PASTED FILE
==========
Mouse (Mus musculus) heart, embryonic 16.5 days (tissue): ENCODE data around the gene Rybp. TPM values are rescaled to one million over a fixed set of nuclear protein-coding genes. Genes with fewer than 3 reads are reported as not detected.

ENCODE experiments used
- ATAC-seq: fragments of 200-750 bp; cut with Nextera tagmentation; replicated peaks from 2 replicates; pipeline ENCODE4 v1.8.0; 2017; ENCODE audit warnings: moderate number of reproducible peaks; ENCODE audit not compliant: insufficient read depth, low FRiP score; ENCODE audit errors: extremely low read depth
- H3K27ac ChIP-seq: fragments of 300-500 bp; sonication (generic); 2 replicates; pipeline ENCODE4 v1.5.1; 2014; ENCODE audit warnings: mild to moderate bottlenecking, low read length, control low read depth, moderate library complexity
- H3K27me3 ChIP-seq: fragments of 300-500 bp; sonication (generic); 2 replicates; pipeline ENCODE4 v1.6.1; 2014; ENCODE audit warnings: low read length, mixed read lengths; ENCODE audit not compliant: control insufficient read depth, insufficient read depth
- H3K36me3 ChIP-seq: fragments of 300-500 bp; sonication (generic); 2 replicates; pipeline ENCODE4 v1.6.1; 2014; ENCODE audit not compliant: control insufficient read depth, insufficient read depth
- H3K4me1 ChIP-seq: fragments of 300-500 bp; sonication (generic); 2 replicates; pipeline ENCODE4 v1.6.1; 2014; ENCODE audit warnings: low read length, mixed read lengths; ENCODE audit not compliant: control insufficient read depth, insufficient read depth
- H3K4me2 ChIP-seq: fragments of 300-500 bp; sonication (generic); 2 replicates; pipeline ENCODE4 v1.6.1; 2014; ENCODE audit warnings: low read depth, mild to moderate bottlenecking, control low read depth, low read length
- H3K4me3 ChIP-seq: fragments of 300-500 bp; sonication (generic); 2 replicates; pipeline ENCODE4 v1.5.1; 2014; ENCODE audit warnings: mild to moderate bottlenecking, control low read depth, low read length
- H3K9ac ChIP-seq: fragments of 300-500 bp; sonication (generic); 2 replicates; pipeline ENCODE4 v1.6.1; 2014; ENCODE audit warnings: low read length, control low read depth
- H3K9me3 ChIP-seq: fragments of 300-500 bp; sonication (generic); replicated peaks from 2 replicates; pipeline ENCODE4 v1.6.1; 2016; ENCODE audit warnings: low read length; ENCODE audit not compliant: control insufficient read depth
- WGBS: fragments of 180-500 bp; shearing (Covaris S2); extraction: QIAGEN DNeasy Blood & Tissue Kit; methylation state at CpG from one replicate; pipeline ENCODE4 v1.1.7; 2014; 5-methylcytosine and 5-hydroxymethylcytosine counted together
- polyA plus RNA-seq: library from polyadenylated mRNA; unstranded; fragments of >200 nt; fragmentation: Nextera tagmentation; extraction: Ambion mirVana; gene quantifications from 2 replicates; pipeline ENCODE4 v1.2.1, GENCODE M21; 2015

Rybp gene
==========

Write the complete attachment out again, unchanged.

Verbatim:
Mouse (Mus musculus) heart, embryonic 16.5 days (tissue): ENCODE data around the gene Rybp. TPM values are rescaled to one million over a fixed set of nuclear protein-coding genes. Genes with fewer than 3 reads are reported as not detected.

ENCODE experiments used
- ATAC-seq: fragments of 200-750 bp; cut with Nextera tagmentation; replicated peaks from 2 replicates; pipeline ENCODE4 v1.8.0; 2017; ENCODE audit warnings: moderate number of reproducible peaks; ENCODE audit not compliant: insufficient read depth, low FRiP score; ENCODE audit errors: extremely low read depth
- H3K27ac ChIP-seq: fragments of 300-500 bp; sonication (generic); 2 replicates; pipeline ENCODE4 v1.5.1; 2014; ENCODE audit warnings: mild to moderate bottlenecking, low read length, control low read depth, moderate library complexity
- H3K27me3 ChIP-seq: fragments of 300-500 bp; sonication (generic); 2 replicates; pipeline ENCODE4 v1.6.1; 2014; ENCODE audit warnings: low read length, mixed read lengths; ENCODE audit not compliant: control insufficient read depth, insufficient read depth
- H3K36me3 ChIP-seq: fragments of 300-500 bp; sonication (generic); 2 replicates; pipeline ENCODE4 v1.6.1; 2014; ENCODE audit not compliant: control insufficient read depth, insufficient read depth
- H3K4me1 ChIP-seq: fragments of 300-500 bp; sonication (generic); 2 replicates; pipeline ENCODE4 v1.6.1; 2014; ENCODE audit warnings: low read length, mixed read lengths; ENCODE audit not compliant: control insufficient read depth, insufficient read depth
- H3K4me2 ChIP-seq: fragments of 300-500 bp; sonication (generic); 2 replicates; pipeline ENCODE4 v1.6.1; 2014; ENCODE audit warnings: low read depth, mild to moderate bottlenecking, control low read depth, low read length
- H3K4me3 ChIP-seq: fragments of 300-500 bp; sonication (generic); 2 replicates; pipeline ENCODE4 v1.5.1; 2014; ENCODE audit warnings: mild to moderate bottlenecking, control low read depth, low read length
- H3K9ac ChIP-seq: fragments of 300-500 bp; sonication (generic); 2 replicates; pipeline ENCODE4 v1.6.1; 2014; ENCODE audit warnings: low read length, control low read depth
- H3K9me3 ChIP-seq: fragments of 300-500 bp; sonication (generic); replicated peaks from 2 replicates; pipeline ENCODE4 v1.6.1; 2016; ENCODE audit warnings: low read length; ENCODE audit not compliant: control insufficient read depth
- WGBS: fragments of 180-500 bp; shearing (Covaris S2); extraction: QIAGEN DNeasy Blood & Tissue Kit; methylation state at CpG from one replicate; pipeline ENCODE4 v1.1.7; 2014; 5-methylcytosine and 5-hydroxymethylcytosine counted together
- polyA plus RNA-seq: library from polyadenylated mRNA; unstranded; fragments of >200 nt; fragmentation: Nextera tagmentation; extraction: Ambion mirVana; gene quantifications from 2 replicates; pipeline ENCODE4 v1.2.1, GENCODE M21; 2015

Rybp gene